Be explicit in your code

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One of the coolest additions to the Objective-C language was properties.

One attribute of a property declaration is if the property is ‘atomic’ or ‘nonatomic’. However, for the longest time while you could explicitly set a property to ‘nonatomic’ you couldn’t explicitly set it to ‘atomic’. In some respects it didn’t matter because they were ‘atomic’ by default and most iOS programming uses ‘nonatomic’ properties. But I think it matters because your code — as documentation — cannot be explicit and thus fully convey the intentions of the programmer. That is, did they intend to make it atomic? or did they just omit or forget to specify? This is especially glaring in iOS code since ‘nonatomic’ is by far most common, so anything that implies otherwise looks odd… and was it intentional or not? [1]

Thus, I tend to err on the side of explicitness is good, since it makes the programmer’s intentions clear and avoids chance of mistake. It’s less likely that defaults will change, because there can be huge cost associated with doing so; but it does avoid that rare case too, if it might be relevant for your system.

But are there times when explicitness is not good, not warranted, or perhaps just a waste?

I would say when there isn’t necessarily an option, because “that’s just how it is”.

For example, the defined behavior of Cocoa objects (note, not an Objective-C thing; this is a Cocoa thing), is when they are allocated their instance variables are set to 0 or equivalent (nil, NULL, 0.0). Thus for you to have an -init method like:

- (id)init {
  self = [super init];
  if (self != nil) {
    _someVar = 0;
    _someObj = nil;
    _someFloat = 0.0;
  return self;

is unnecessary. Your instance variables will be zero-ed out by definition of the environment we’re working within. This is a common behavior carry-over from people coming to Cocoa from other languages, like C++. Ultimately there’s no harm in doing this (just a little extra codegen), but really, it is best to know the environment you’re working within and work within it. Explicitness really isn’t an issue here because you are doing what the runtime provides. The only time you might need to be explicit is if you were doing something different, like _someFloat needed to be initialized to π.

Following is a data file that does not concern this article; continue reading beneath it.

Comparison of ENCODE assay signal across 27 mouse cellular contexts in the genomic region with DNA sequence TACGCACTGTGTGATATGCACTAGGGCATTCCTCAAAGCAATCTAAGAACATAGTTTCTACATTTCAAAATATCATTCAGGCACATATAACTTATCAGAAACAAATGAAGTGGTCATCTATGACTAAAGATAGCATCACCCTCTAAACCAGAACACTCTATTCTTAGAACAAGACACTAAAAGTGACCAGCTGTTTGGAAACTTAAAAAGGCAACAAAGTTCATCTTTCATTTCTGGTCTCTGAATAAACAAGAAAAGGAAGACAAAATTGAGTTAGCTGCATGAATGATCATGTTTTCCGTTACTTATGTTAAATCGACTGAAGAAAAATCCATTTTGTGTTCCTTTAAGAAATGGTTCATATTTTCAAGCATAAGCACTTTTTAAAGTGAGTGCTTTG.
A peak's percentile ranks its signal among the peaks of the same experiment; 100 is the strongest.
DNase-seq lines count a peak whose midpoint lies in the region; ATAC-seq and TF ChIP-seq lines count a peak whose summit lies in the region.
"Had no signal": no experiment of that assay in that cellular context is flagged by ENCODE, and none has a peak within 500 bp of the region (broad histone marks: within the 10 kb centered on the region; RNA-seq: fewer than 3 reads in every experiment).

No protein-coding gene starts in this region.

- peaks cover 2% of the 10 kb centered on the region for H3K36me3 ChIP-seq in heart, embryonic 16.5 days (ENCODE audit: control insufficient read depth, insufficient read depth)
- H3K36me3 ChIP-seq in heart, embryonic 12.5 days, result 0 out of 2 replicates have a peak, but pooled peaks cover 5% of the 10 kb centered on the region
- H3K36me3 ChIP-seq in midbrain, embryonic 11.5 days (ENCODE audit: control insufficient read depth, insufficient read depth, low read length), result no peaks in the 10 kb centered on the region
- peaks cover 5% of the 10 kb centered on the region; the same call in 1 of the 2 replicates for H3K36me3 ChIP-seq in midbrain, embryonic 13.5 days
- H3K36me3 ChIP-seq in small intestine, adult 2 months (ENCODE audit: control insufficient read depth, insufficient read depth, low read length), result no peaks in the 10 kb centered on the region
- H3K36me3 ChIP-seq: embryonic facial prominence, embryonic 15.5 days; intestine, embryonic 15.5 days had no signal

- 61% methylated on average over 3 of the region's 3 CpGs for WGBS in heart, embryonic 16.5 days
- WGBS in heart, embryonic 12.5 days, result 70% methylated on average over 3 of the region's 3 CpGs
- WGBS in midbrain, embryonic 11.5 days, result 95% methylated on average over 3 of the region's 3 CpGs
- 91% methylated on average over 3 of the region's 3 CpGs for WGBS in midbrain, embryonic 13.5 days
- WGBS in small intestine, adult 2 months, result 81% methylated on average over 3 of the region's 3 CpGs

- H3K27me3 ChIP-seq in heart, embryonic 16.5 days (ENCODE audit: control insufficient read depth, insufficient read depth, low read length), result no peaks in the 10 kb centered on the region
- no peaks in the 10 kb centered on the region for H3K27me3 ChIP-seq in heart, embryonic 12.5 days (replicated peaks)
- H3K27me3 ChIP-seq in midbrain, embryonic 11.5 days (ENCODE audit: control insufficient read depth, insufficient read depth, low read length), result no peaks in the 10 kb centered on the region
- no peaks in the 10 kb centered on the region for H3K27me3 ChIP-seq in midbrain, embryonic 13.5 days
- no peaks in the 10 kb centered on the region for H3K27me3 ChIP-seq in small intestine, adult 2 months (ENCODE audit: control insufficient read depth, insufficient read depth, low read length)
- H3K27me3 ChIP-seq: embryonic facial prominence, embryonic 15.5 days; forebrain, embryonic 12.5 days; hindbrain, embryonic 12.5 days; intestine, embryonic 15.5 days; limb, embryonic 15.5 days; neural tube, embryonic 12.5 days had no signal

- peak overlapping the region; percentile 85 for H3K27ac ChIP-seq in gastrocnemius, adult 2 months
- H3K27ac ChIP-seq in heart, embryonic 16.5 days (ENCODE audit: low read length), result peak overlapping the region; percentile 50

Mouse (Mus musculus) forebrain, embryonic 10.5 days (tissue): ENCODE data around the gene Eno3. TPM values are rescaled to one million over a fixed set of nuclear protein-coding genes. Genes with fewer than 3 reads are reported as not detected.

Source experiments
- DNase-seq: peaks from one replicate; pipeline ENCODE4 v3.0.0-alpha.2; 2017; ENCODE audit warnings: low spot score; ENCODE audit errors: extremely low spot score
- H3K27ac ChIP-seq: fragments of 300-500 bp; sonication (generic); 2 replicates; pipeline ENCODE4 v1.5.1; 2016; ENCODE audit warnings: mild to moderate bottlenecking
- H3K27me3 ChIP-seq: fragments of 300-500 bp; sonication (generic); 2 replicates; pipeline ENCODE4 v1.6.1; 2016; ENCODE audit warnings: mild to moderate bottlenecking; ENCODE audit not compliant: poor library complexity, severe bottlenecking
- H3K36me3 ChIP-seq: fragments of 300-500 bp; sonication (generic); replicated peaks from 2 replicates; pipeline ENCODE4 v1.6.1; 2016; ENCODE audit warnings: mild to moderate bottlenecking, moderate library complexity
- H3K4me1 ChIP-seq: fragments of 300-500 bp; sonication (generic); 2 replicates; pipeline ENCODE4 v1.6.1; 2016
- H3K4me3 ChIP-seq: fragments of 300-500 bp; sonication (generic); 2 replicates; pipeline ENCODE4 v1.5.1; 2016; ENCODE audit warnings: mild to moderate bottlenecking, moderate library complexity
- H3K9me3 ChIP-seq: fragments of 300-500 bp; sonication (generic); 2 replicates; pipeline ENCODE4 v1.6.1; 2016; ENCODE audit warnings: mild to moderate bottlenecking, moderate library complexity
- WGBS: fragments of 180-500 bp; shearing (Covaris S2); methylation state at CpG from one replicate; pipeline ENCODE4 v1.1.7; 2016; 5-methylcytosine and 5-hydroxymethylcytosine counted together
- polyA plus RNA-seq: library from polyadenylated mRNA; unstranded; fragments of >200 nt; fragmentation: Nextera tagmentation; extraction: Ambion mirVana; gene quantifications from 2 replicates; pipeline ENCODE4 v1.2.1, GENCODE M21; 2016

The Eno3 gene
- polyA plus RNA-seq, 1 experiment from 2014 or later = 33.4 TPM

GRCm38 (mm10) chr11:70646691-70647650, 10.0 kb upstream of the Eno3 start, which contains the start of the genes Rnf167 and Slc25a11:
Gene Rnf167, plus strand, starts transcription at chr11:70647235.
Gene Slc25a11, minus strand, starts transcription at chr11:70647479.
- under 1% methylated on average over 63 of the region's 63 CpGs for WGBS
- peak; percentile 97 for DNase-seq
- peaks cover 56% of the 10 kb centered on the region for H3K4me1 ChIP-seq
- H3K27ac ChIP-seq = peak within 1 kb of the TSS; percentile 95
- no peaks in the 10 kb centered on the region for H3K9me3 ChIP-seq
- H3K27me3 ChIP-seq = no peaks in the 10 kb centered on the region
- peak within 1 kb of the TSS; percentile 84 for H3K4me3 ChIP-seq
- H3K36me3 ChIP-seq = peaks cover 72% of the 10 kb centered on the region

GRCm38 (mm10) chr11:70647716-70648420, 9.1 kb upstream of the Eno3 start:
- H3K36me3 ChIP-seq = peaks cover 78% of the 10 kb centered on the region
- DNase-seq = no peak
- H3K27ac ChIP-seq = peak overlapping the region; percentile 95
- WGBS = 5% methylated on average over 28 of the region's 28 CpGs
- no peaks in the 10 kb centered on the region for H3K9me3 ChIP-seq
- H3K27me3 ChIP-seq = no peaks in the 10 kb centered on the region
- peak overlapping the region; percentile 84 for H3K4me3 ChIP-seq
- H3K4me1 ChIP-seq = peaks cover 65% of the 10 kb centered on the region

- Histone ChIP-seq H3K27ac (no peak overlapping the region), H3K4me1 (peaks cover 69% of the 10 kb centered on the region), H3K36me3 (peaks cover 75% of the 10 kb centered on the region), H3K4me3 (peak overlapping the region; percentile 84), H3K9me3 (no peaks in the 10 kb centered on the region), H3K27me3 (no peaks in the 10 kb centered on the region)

The same could be said for the properties. What if the attributes of your property was to get the default attributes, no matter what they were? The intent was defaults, even if the OS changed the defaults? I would still say be explicit about this, through a comment to the side of the property declaration that is explicit to your intent.

We must remember that code is written once but maintained forever. It may be you that has to maintain it, or it may be someone else. But either way, chances are good the next time this code is looked at the person looking probably won’t know or understand why the code was as it was (even if it’s you maintaining your own code). Don’t leave the maintainer to guess as to your intentions: be explicit, be clear. It makes it far easier to work with the code in the long run.


[1] Thankfully this did eventually change, and via RADAR 12733222 I was able to gain clarification. As of Xcode 4.5.2 I noticed Xcode was consuming ‘atomic’ just fine, both in terms of syntax coloring and the compiler not choking on the keyword. Furthermore, the CLANG_WARN_OBJC_IMPLICIT_ATOMIC_PROPERTIES warning gave implication that there was support for both the ‘atomic’ keyword and support for being explicit about things. Nevertheless, documentation still lead one to believe there was no way to be ‘atomic’ without omitting the keyword. So my bug report did seem to spur an updating of the documentation. As well, I was told that explicit support for the ‘atomic’ keyword came in Xcode 4.2.  So now hopefully 3rd party code authors will update their code accordingly.

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